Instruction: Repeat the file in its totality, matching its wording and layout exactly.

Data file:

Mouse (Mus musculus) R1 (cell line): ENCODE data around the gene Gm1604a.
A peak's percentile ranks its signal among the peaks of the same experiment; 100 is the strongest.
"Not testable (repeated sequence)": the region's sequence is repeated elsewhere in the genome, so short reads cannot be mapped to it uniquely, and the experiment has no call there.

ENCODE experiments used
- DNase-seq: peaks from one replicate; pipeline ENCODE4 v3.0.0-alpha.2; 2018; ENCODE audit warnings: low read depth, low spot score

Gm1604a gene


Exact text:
Mouse (Mus musculus) R1 (cell line): ENCODE data around the gene Gm1604a.
A peak's percentile ranks its signal among the peaks of the same experiment; 100 is the strongest.
"Not testable (repeated sequence)": the region's sequence is repeated elsewhere in the genome, so short reads cannot be mapped to it uniquely, and the experiment has no call there.

ENCODE experiments used
- DNase-seq: peaks from one replicate; pipeline ENCODE4 v3.0.0-alpha.2; 2018; ENCODE audit warnings: low read depth, low spot score

Gm1604a gene